Crackdown on bogus self-employment underway


Government crackdown on bogus self-employment

Reports have emerged that the Department of Social Protection and Employment Affairs is working on developing new measures to tackle bogus self-employment.

Independent ‘professional’ contractors in focus

The issue of bogus self-employment tends to arise when employers are trying to reduce costs. It can be more cost-effective for businesses to employ people on contracts for service rather than on employment contracts. Ambiguities around employment status can develop when independent contractors are effectively on a company’s payroll and working under the company’s instruction. In these circumstances, it may be difficult to determine what the contractor’s correct employment status is.

Bogus self-employment has traditionally been associated with the use of sub-contractors in the construction sector but the government believes that further regulation of the growing cohort of self-employed contractors or ‘portfolio workers’ in the professional sectors is now required.

Union support for the proposals

Unions are backing the government’s proposals. The Irish Congress of Trade Unions estimates that bogus self-employment may deprive the exchequer of up to €300 million in unpaid PRSI contributions and unions also point out that people who are misclassified as self-employed contractors are denied their statutory employment rights under Irish and EU law.

Existing regime does not have teeth

It is reported that Minister Regina Doherty believes the existing regime does not act as a deterrent to employers who classify ostensibly permanent staff as self-employed contractors. It is understood that the range of proposals will include increasing the number of prosecutions against employers and raising the maximum fine in the Circuit Court from €13,000 to €25,000 and from €2,500 to €4,000 in the District Court.

Anti-penalisation provisions

The department is also taking legal advice around the feasibility of introducing a new law that would protect workers who want to query their employment status against penalisation. Minister Doherty has reportedly had meetings with workers who would not query their employment status as they did not want to suffer negative work-related consequences.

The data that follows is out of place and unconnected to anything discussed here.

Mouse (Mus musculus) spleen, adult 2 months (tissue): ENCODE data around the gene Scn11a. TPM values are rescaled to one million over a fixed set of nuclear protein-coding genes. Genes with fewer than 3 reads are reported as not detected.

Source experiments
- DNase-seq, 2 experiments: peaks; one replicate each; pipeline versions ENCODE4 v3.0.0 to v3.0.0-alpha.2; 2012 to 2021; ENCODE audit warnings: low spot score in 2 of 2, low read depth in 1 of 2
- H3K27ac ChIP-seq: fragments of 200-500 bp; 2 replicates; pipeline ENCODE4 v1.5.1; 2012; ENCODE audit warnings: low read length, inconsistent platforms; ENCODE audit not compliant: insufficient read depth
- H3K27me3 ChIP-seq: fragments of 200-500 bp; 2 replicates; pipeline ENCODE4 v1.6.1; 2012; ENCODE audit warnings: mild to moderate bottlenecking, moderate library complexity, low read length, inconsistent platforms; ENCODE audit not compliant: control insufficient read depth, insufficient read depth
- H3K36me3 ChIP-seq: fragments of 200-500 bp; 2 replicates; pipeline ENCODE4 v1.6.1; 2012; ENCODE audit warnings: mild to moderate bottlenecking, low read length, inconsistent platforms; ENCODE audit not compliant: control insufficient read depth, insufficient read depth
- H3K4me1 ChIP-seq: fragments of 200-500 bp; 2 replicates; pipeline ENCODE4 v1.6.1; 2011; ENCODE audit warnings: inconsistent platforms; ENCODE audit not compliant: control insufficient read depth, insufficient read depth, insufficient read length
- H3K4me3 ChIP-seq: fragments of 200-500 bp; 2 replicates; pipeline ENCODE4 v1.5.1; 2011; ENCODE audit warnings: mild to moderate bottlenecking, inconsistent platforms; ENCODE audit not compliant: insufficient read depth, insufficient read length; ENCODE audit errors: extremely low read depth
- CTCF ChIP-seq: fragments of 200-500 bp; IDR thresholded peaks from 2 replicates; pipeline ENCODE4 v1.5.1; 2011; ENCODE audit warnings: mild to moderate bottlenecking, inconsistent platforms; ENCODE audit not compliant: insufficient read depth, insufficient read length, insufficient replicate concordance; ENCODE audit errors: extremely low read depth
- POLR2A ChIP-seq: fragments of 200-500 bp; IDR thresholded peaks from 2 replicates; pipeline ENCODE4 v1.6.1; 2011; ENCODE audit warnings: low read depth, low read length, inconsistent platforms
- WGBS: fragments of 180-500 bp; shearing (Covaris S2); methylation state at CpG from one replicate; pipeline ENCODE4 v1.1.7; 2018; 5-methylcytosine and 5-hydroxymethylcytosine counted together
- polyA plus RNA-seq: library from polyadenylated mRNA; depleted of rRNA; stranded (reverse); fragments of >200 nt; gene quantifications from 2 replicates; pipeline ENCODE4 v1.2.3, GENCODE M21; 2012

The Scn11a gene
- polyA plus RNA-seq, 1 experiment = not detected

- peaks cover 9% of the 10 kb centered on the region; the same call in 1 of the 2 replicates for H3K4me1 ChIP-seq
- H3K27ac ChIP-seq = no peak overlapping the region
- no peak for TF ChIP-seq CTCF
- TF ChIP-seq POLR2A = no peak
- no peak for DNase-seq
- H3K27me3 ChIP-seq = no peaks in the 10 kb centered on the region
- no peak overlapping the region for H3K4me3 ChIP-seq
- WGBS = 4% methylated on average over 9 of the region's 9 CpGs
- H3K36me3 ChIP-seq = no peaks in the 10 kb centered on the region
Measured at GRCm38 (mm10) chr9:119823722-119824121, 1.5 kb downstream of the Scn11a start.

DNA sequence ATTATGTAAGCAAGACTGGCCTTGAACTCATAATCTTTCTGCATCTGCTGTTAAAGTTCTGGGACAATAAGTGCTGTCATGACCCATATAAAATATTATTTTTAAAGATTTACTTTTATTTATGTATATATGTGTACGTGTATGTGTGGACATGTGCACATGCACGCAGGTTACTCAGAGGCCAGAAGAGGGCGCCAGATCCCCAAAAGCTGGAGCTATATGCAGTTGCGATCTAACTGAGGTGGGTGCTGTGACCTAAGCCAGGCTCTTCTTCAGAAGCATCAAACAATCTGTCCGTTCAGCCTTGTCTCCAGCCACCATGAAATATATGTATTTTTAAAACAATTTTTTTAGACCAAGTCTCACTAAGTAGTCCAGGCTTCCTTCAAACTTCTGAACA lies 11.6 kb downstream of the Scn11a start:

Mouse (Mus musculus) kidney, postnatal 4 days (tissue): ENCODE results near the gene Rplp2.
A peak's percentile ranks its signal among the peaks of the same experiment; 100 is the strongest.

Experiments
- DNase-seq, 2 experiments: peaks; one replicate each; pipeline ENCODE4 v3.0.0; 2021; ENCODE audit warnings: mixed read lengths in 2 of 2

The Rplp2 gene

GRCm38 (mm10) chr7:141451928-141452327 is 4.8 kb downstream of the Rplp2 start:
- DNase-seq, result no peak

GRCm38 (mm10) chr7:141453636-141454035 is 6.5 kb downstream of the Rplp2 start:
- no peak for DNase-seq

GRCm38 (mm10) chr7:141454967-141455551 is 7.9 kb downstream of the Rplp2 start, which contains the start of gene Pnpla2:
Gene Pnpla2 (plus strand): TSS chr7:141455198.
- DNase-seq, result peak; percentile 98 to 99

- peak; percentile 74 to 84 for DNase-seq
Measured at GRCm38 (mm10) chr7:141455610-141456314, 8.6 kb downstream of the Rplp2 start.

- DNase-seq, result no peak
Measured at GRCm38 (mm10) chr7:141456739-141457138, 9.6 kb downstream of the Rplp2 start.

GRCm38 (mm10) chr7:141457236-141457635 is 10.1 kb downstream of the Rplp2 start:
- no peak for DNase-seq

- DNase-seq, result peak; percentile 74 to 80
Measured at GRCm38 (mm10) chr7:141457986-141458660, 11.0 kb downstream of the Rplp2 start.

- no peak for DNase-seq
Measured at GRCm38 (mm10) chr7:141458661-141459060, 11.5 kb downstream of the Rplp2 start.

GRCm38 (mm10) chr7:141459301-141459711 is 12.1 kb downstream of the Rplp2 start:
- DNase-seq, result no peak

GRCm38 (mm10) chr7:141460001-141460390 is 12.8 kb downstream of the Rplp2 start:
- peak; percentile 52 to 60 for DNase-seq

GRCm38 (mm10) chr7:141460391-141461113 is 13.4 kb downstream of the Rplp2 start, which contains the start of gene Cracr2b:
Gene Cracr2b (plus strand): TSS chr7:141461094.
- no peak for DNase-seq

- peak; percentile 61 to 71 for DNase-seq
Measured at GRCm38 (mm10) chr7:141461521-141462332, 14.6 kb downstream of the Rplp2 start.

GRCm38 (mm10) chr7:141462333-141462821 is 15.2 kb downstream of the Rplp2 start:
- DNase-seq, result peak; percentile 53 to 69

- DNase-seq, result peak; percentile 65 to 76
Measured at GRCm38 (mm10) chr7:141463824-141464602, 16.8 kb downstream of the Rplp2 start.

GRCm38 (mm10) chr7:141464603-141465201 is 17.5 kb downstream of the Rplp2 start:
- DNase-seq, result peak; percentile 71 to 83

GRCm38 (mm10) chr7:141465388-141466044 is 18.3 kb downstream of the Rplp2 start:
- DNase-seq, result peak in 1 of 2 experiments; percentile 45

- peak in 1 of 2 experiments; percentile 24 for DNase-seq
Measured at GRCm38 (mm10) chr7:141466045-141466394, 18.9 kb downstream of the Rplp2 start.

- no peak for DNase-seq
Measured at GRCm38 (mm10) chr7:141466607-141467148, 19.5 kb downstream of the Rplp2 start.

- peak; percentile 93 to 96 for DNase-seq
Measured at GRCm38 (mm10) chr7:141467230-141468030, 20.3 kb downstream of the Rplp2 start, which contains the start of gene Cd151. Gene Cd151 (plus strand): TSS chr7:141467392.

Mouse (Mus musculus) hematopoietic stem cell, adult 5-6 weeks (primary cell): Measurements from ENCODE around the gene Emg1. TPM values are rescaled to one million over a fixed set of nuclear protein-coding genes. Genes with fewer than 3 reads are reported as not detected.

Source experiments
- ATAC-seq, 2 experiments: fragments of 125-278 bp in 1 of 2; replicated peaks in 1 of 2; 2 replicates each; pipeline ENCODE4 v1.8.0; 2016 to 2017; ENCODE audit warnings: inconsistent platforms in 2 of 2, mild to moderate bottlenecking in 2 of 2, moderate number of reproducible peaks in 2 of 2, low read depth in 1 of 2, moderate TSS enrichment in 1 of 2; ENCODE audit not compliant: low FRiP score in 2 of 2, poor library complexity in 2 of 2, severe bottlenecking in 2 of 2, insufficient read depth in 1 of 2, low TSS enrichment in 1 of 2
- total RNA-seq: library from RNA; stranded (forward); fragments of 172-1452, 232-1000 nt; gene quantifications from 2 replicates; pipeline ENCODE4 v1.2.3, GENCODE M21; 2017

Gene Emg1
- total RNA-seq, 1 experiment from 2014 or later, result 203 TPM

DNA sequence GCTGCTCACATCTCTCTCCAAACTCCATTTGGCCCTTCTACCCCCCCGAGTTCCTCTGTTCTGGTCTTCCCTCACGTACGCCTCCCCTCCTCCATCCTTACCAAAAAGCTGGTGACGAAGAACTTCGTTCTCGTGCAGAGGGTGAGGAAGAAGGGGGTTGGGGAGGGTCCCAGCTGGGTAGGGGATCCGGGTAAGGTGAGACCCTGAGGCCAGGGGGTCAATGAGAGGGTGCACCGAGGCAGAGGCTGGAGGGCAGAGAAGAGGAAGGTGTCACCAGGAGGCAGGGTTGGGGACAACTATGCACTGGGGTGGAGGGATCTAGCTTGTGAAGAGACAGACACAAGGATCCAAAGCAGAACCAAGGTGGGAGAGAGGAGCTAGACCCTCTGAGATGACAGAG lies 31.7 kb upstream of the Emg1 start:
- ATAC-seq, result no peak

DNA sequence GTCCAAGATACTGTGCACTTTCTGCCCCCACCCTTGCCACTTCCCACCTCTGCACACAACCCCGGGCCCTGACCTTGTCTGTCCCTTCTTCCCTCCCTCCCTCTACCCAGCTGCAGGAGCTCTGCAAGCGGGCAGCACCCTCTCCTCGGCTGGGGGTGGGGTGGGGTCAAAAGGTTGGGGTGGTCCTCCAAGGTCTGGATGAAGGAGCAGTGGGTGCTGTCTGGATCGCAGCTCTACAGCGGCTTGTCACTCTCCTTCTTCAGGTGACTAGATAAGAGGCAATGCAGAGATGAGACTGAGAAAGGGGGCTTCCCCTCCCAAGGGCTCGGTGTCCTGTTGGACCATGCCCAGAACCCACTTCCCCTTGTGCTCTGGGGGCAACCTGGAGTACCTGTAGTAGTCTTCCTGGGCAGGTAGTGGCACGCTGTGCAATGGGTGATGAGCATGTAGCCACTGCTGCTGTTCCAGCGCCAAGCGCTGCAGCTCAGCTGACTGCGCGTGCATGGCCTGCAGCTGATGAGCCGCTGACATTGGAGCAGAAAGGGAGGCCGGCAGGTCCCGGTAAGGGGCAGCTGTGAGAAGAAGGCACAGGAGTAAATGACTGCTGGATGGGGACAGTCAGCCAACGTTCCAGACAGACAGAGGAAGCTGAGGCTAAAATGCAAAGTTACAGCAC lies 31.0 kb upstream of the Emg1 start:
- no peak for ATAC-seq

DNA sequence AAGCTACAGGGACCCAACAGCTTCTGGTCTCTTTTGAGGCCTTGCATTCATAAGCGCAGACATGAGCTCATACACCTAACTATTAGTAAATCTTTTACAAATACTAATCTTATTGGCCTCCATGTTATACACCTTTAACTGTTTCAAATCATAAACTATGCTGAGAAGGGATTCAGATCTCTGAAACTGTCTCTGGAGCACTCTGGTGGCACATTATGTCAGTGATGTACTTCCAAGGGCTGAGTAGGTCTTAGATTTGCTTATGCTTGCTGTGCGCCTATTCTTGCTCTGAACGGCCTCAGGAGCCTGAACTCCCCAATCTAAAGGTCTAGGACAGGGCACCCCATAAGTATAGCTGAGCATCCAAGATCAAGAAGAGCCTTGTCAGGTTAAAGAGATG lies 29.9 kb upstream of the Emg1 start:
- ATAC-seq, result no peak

Standalone bogus self-employment unit

The Minister has also set up a “standalone” unit to manage cases of bogus self-employment which is due to start work in the coming months. The unit will initially comprise five dedicated inspectors with 340 social welfare inspectors working on an “increased level of employer inspections”.

Legally binding Code of Practice

A new legally binding code of practice on bogus self-employment is under development and is being sent to employer groups and unions for their comments. The code is expected to clarify what constitutes self-employment and make it harder for employers to dispute employment status.

Contract of service or Contract for service

As the number of portfolio workers increases, employers will need to keep tabs on government activity in this area.

In the meantime, it is important that contracts (with employees and independent contractors) properly reflect the true nature of the relationship between both parties.

If you have any questions in relation to employment status, please contact the advice line on +353 1 886 0350 to speak with one of our experts.





















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